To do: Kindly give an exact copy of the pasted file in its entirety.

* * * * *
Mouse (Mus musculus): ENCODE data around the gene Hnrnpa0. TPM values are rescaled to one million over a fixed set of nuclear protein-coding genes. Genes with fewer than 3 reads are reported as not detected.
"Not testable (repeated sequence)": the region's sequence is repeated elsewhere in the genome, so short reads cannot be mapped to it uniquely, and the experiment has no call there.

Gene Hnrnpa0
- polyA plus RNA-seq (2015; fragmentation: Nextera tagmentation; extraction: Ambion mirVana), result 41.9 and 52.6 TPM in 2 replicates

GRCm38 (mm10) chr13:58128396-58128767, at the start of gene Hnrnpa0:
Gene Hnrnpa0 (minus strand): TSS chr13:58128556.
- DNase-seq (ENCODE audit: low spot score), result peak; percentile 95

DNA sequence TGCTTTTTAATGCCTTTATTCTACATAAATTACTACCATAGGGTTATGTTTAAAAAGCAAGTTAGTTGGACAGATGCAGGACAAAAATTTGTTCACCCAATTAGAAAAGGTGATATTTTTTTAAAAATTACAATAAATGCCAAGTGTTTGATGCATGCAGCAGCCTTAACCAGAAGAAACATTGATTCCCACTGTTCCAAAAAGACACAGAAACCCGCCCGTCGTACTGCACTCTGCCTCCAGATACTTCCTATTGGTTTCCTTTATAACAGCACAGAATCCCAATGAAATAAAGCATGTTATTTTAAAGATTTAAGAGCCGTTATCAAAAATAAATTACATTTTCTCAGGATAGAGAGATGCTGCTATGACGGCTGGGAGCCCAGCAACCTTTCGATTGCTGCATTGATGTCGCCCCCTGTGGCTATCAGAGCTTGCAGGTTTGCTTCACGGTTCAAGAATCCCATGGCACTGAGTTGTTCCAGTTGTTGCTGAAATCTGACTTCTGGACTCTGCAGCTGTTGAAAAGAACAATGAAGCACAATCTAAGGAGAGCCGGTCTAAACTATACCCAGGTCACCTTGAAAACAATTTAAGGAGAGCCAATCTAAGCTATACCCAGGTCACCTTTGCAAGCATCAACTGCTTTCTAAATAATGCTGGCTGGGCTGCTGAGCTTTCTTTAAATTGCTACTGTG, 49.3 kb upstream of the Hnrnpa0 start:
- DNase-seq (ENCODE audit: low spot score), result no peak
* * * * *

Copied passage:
Mouse (Mus musculus): ENCODE data around the gene Hnrnpa0. TPM values are rescaled to one million over a fixed set of nuclear protein-coding genes. Genes with fewer than 3 reads are reported as not detected.
"Not testable (repeated sequence)": the region's sequence is repeated elsewhere in the genome, so short reads cannot be mapped to it uniquely, and the experiment has no call there.

Gene Hnrnpa0
- polyA plus RNA-seq (2015; fragmentation: Nextera tagmentation; extraction: Ambion mirVana), result 41.9 and 52.6 TPM in 2 replicates

GRCm38 (mm10) chr13:58128396-58128767, at the start of gene Hnrnpa0:
Gene Hnrnpa0 (minus strand): TSS chr13:58128556.
- DNase-seq (ENCODE audit: low spot score), result peak; percentile 95

DNA sequence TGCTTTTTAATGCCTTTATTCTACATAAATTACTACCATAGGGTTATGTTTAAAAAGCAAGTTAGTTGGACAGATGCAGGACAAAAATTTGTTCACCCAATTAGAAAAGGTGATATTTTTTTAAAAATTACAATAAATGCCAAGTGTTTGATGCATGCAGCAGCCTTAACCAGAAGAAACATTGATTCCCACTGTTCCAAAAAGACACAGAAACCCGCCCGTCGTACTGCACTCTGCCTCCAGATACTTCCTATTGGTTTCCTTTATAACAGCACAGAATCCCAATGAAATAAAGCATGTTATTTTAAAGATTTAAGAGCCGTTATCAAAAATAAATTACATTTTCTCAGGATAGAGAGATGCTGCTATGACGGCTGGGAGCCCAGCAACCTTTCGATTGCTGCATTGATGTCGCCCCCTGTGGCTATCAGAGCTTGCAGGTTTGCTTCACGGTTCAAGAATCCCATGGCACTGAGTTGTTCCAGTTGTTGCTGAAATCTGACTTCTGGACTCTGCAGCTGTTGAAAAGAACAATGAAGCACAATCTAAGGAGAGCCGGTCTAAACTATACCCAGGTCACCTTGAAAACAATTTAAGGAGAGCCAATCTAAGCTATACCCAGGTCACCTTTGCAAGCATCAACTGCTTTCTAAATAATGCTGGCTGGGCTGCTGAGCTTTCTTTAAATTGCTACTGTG, 49.3 kb upstream of the Hnrnpa0 start:
- DNase-seq (ENCODE audit: low spot score), result no peak